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J Invest Dermatol. 1982 Mar;78(3):200-5.

Ultrastructure of human cutaneous candidosis.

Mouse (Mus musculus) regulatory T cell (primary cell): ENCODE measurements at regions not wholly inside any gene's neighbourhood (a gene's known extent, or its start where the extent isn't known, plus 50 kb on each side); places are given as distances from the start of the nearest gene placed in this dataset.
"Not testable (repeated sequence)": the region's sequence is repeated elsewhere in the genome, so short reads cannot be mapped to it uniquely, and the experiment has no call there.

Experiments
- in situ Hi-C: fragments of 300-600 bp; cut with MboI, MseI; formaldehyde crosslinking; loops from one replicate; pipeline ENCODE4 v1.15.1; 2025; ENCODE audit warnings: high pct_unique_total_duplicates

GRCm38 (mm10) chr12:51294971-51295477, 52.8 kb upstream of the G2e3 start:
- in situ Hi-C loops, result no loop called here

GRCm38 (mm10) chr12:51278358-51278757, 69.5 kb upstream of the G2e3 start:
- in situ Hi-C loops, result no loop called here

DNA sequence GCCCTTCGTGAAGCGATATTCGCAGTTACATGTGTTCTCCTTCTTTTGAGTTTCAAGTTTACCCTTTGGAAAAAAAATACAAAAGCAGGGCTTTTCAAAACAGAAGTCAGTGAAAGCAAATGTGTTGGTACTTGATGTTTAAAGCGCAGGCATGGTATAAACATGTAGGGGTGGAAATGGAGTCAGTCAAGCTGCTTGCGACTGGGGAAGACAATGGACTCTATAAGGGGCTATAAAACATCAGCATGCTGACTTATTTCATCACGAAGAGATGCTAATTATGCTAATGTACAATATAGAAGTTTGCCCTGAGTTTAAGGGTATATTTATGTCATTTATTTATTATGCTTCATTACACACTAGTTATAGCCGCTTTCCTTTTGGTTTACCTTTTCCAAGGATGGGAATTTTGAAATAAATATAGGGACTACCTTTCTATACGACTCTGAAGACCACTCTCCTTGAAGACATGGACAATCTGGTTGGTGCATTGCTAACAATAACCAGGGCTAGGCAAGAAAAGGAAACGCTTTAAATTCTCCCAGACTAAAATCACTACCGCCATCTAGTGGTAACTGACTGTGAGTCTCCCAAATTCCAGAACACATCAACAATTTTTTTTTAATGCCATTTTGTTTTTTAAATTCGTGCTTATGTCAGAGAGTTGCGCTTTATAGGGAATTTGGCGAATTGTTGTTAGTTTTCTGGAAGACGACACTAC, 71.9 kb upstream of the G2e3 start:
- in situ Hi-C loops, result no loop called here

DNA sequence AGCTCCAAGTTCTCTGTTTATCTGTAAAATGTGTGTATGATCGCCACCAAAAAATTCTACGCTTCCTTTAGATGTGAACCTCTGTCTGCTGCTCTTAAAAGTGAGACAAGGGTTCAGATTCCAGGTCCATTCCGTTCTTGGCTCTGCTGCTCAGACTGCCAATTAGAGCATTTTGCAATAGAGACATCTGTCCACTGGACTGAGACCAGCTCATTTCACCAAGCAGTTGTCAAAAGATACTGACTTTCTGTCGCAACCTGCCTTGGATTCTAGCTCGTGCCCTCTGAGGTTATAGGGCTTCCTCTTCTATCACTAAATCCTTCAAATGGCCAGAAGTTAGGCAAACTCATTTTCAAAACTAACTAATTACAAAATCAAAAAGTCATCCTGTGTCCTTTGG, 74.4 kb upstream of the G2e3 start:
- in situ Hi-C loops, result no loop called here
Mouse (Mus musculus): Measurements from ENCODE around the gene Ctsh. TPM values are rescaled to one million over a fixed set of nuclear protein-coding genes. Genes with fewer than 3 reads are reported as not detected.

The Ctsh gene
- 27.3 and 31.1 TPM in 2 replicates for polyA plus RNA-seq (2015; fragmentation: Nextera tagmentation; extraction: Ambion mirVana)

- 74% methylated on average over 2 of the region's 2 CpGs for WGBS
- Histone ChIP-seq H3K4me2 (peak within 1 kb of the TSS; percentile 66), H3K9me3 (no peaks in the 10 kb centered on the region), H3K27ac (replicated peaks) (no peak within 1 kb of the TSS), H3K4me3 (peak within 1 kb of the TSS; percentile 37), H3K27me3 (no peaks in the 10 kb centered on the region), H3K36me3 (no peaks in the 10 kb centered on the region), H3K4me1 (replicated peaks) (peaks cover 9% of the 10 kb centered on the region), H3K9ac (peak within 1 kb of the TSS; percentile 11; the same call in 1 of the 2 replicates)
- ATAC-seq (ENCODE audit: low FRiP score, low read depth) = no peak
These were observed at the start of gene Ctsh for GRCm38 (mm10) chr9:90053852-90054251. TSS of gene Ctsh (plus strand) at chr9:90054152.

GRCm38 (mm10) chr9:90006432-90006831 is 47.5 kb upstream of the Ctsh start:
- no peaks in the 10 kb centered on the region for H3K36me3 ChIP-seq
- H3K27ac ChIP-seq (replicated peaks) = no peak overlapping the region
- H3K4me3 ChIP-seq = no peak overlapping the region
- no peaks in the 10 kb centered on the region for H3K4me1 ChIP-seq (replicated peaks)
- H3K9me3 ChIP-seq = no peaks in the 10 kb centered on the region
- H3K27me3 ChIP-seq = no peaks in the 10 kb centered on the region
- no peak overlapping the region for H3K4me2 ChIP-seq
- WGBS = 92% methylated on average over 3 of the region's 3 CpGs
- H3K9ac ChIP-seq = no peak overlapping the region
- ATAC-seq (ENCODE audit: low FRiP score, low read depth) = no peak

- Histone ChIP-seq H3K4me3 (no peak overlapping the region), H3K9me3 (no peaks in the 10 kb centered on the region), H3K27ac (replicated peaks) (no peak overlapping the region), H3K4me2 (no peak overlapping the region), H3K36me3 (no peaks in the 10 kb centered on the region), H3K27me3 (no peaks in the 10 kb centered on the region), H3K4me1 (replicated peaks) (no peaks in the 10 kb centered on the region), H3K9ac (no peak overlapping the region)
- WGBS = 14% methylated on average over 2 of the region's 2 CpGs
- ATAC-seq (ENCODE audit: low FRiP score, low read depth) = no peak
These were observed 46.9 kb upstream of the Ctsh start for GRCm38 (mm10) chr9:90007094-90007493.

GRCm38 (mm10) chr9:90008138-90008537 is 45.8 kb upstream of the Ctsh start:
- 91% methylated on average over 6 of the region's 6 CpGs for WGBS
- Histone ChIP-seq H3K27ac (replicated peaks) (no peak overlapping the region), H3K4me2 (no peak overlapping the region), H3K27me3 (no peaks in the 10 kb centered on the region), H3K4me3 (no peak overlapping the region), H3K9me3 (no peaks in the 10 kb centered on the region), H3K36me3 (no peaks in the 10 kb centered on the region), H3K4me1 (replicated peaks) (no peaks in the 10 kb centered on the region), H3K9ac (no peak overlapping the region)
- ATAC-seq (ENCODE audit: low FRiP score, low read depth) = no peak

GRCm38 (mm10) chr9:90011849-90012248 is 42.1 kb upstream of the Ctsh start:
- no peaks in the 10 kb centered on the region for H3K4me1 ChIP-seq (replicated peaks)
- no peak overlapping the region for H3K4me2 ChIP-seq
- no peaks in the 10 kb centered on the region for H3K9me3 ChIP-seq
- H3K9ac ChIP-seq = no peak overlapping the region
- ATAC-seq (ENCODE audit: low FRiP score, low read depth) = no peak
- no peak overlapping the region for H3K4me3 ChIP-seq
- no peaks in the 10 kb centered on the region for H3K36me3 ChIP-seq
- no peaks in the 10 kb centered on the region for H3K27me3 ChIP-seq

Human skin biopsies were taken from patients with candidosis of the groin, axillary and submammary areas. The majority of the fungal cells were situated inside epithelial cells. The fungi invaded the entire stratum corneum. They were often found in parakeratotic epithelial cells. They could not be detected in noncornified cells of the malpighian layer. Mycelial forms predominated by far. They apparently invade the epidermis actively. Blastospores were found less often and they mostly were situated between or in superficial cells of the horny layer. Pseudomycelia and germ tubes were rarely observed. Remarkable was the frequent finding of lomasomas in Candida albicans cells in vivo, whereas these structures were rarely demonstrable in vitro. They probably represent structures that occur in damaged fungal cells as a result of defense mechanisms of the host. The fungal elements inside the epithelial cells were often surrounded by electron-transparent areas. These areas possibly resulted from keratolytic activities of the fungus. Characteristic manifestations of candidosis of the human skin were parakeratosis, spongiosis, and intracorneal and subcorneal micro-abscesses. However, fungal elements failed to occur in the center of these abscesses, possibly because the process of phagocytosis, killing, and lysis of the fungi had been completed.

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